At first I couldn’t get Lightroom or Photoshop to open the TZ90’s raw files at all. It still doesn’t make a lot of sense to me – this is the fourth Panasonic camera I’ve tested this year, and all of them use the same RAW file format. I had no trouble opening the GH5’s, FZ80’s or GX850’s raw files without updating any of my software, but after updating to Lightroom Classic and installing the latest version of Camera Raw I was finally able to open the TZ90’s .RW2 files in Lightroom. I like to shoot in RAW+JPEG when I’m testing a camera anyway, so I was still able to access my photos in the meantime, but always prefer having the extra editing flexibility of raw.
As with all the Lumix range, Panasonic’s Image App works with the camera to help you transfer photos quickly and easily to your phone for instantaneous editing and posting, or to allow you to use your phone as a remote shutter so you can easily star in your own photographs. I’m still using an iPhone 6plus, so I’m not sure about the newfangled phones that claim to wrangle raw files, but as a general statement I’d suggest you shoot in JPEG, or a combination of raw and JPEG, if you want to be able to use the app and the camera’s built-in wifi for transferring on the fly. Sadly VSCOCam won’t play nicely with your .RW2 files just yet. I’m not yet part of the world of livestreaming, so I haven’t tested the TZ90 for that purpose, but it does have a HDMI port so I’d hazard a guess that it’s possible to use this camera for live streaming once connected to your computer.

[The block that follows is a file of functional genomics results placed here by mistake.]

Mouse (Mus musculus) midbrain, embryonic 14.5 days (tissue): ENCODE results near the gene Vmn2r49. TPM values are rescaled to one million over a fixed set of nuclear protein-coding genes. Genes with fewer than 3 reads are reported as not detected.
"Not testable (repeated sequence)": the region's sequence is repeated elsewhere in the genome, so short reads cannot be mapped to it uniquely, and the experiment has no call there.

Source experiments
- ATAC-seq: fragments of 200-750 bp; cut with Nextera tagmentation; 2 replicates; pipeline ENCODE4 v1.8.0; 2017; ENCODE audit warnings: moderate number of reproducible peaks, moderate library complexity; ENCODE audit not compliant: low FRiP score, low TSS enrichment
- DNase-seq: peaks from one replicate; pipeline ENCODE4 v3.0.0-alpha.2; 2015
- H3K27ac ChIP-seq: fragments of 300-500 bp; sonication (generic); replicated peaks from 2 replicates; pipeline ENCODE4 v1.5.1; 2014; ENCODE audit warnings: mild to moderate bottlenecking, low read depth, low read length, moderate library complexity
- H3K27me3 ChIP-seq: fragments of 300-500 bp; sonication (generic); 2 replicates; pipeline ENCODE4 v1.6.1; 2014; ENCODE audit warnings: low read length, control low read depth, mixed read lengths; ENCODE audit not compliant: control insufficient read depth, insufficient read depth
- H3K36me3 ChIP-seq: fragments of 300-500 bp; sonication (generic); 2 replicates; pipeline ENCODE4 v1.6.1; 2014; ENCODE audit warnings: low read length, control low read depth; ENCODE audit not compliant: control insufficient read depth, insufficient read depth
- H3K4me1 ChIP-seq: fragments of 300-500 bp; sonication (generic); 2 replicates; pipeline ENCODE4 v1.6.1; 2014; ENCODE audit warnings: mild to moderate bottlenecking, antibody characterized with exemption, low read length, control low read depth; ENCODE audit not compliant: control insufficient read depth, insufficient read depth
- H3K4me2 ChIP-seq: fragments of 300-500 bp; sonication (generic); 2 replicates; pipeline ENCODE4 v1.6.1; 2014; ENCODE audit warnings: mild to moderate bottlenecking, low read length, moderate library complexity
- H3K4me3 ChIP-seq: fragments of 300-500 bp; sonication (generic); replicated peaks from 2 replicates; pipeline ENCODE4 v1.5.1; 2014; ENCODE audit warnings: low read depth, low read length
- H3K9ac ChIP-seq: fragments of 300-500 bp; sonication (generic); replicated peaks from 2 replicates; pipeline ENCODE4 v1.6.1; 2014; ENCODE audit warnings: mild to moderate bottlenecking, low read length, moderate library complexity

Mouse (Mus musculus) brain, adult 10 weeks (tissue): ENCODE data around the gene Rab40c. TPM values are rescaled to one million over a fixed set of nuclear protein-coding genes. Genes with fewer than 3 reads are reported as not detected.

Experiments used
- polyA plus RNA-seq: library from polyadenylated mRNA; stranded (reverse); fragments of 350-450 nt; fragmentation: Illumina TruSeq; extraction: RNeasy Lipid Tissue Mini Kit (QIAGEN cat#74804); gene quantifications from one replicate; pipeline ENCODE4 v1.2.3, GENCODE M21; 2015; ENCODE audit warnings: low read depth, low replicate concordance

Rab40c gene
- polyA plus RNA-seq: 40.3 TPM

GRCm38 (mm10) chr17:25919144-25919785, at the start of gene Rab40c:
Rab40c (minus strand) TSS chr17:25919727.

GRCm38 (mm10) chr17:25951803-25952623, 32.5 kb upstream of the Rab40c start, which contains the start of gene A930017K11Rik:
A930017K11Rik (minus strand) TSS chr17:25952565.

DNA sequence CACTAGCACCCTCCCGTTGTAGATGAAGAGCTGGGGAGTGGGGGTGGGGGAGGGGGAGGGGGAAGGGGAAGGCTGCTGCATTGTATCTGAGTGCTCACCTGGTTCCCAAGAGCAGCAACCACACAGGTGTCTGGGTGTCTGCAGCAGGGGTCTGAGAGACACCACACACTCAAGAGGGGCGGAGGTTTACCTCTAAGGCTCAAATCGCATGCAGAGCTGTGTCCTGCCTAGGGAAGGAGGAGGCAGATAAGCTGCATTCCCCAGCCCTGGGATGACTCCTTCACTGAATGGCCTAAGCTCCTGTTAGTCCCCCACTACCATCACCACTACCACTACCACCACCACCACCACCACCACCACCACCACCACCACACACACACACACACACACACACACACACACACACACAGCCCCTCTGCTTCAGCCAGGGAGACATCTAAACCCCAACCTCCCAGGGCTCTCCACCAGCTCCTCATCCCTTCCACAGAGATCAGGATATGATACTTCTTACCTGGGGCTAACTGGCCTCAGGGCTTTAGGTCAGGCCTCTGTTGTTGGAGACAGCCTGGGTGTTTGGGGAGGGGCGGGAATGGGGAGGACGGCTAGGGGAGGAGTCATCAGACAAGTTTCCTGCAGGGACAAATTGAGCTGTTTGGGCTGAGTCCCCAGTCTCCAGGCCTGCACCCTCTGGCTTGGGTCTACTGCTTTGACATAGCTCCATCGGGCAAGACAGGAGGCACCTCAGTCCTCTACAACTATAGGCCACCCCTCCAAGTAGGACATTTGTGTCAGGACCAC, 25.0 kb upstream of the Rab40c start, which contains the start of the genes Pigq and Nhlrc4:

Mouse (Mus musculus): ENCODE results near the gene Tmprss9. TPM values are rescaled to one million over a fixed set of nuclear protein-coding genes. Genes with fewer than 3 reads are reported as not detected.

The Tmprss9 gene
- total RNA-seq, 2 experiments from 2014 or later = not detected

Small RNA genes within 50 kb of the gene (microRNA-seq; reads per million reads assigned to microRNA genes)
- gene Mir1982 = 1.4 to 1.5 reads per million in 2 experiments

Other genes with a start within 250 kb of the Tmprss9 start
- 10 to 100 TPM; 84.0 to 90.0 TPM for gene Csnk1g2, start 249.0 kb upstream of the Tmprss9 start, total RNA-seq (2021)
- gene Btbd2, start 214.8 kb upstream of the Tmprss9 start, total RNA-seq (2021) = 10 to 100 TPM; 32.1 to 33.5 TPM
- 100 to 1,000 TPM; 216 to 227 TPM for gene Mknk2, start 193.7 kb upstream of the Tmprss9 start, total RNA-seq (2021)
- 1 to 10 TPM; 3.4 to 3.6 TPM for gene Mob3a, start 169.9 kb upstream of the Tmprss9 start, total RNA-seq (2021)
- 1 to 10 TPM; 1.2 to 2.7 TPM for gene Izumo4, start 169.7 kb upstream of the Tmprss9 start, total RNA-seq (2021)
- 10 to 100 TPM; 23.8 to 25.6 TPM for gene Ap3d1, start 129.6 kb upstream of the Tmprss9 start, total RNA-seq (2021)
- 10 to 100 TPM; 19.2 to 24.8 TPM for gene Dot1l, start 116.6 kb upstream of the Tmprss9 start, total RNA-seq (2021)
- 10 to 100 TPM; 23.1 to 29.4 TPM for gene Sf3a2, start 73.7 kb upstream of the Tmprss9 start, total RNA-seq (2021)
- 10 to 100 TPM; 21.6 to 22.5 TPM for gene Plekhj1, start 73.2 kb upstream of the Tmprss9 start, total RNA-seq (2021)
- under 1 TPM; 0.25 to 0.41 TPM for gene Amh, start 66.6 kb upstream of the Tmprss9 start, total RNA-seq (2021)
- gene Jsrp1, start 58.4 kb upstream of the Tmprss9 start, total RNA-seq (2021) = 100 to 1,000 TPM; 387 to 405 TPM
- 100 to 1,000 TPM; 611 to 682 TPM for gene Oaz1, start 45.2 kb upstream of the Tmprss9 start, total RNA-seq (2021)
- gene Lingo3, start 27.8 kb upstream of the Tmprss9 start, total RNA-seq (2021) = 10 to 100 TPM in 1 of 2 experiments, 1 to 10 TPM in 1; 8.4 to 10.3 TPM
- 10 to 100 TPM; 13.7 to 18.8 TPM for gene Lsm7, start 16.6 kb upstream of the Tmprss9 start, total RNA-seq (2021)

The TZ90 feels so reassuring in your hands – it’s far from heavy, but it doesn’t feel dinky, plastic-y or toy-like at all. It feels robust, like it would survive the occasional accidental drop (but you should still never drop it, if you can help it). It would be a great friend to a street photographer – black, unassuming and silencable, it would definitely suit a modern day Cartier-Bresson aspirer stealthily hunting down his decisive moment. I took it along to a concert I shot for the Iris’ sister site Hello Asia! (shameless cross-promotion alert), and while I wasn’t allowed to take “professional” photos on my DSLR after the first three songs as per the promoter’s rules, I was able to shoot with the TZ90 to my heart’s content as it wasn’t considered “professional” equipment. It certainly helped that the Triffid’s stage lights are lovely and bright, but I was impressed to see it produced crisp, colourful images and videos even in erratic lighting conditions, even from the back of the room. The pop-out screen made framing over the crowd and their outstretched phones ahead of me much easier too.
While its low light handling leaves me a little underwhelmed, the TZ90 still holds its own as a feature-packed, straightforward and convenient camera and would suit the needs of just about anyone who values portability and flexibility over fine detail in their images.
Score: 6.5 out of 10
Highlights: Ease of use, 4K video, light and portable
Lowlights: No mic input, noisy images in low light
Price: $599 RRP